The importance of feet

In class we do a lot to work our feet. Simple warm up exercises such as rising up and down on the tip toes and using the spiky ball are quite regular. But why?

Well first up our feet play an important role in how the rest of the body works. After all we stand and walk on our feet. They form the base of stability for the rest of the joints going up the body. For instance if you have collapsed arches or roll out to the side of the foot, this will cause a knock-on effect to the knees and hips. This can lead to back pain and even compensation patterns within the neck and shoulders.  Hammer toes and bunions can also cause our walking and standing gait to change. If we can’t spread our weight evenly on toes and feet then the body again has to adjust to this. Over time this can lead to muscle imbalances, causing pain and discomfort.

Secondly the feet have a connection to the pelvic floor and deep abdominal muscles. When the feet work and move properly we are better able to connect to these other muscles.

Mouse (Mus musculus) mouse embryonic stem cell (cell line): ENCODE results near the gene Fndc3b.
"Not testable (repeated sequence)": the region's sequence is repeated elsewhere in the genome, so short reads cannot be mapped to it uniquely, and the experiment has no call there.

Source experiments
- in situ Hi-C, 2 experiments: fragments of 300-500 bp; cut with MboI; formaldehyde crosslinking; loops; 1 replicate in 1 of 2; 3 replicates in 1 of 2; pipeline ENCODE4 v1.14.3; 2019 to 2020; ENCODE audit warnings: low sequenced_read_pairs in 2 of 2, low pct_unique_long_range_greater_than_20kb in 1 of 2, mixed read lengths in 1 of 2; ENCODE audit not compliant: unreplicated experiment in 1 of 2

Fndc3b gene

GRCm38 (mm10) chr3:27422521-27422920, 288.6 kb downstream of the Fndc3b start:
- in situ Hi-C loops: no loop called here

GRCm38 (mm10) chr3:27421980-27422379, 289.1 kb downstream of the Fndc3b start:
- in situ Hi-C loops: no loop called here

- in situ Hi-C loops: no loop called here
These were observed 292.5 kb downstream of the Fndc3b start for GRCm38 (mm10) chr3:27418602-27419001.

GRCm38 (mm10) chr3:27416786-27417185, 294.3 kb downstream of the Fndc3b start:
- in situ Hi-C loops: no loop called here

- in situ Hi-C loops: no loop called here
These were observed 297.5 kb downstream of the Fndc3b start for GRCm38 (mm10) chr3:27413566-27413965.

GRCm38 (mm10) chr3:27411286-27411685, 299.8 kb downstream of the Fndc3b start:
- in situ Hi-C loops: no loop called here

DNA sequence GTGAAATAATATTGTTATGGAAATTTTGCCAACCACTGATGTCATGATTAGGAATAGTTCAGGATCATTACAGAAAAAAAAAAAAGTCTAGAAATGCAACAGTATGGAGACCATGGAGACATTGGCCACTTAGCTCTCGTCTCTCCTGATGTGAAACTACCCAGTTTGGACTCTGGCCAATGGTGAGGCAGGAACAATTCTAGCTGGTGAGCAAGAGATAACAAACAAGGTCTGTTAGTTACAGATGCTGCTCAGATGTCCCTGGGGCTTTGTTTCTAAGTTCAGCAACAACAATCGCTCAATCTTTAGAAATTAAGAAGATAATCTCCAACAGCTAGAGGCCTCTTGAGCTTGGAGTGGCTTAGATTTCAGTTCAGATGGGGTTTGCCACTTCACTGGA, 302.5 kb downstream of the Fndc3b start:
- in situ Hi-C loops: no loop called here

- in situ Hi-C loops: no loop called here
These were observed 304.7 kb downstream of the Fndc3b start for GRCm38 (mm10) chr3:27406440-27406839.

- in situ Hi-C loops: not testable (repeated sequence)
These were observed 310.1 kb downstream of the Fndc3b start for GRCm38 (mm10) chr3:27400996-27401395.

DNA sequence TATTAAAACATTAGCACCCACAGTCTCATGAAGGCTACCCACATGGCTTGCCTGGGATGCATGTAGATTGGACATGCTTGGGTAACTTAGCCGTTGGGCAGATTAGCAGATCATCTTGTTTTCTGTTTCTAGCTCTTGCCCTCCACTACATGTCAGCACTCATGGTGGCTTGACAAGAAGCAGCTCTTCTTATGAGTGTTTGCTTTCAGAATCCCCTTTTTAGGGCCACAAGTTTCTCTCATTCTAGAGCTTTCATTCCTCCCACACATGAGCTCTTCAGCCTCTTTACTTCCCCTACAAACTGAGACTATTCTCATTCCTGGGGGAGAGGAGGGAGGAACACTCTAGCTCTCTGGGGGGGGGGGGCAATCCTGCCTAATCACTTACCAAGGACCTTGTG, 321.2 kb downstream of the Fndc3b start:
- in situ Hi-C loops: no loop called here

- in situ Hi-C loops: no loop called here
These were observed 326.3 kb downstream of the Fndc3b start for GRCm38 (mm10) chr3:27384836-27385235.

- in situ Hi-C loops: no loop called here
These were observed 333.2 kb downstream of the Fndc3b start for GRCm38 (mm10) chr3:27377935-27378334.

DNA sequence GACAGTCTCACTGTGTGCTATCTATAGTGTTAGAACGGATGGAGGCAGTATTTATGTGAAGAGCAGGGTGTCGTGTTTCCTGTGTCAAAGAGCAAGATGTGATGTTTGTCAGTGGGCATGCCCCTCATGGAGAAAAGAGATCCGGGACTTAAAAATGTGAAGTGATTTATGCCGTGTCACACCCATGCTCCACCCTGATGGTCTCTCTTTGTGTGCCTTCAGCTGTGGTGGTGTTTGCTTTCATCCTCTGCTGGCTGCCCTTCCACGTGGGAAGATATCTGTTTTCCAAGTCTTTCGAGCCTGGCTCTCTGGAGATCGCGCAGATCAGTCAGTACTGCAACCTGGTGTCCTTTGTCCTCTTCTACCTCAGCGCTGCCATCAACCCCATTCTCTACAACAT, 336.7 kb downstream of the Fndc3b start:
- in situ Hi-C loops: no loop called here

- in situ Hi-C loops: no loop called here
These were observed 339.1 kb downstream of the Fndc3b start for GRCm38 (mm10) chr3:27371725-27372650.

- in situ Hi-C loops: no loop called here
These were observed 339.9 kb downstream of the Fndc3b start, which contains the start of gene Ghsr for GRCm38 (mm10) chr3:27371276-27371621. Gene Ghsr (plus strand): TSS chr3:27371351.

Finally when we challenge our body with balance we also work our deep stabilising muscles. This can also be a great way to train them during early pregnancy and help to prevent the feet from flattening later on.

So what can we do help ensure our feet are working optimally? The spiky balls help to relieve any tension, which is great for conditions like plantar faciitis. They also help them to ‘wake up’, stimulating the muscles and nervous system. Simple exercise such as trying to spread your toes and lift each toe individually are really good at getting the muscles to work more effectively. Interestingly, the feet should mimic most of the movements in your hands (Katy Bowman)! Just like any other muscle in the body, giving the feet and calves a good old stretch will help them to move, feel and function better. Put your fingers between your toes and gently spread them apart.

Finally think about the shoes you wear – pointy toes, high heels, flip flops? These can all lead to the toes being squashed or gripping for support. The toes should have space to spread with good support and very little heel lift. However, wearing ‘bad’ shoes occasionally is always acceptable!

For more information on how to work your feet, improve arch strength and bunion rehab, look out for the foot workshop and mini course coming soon!

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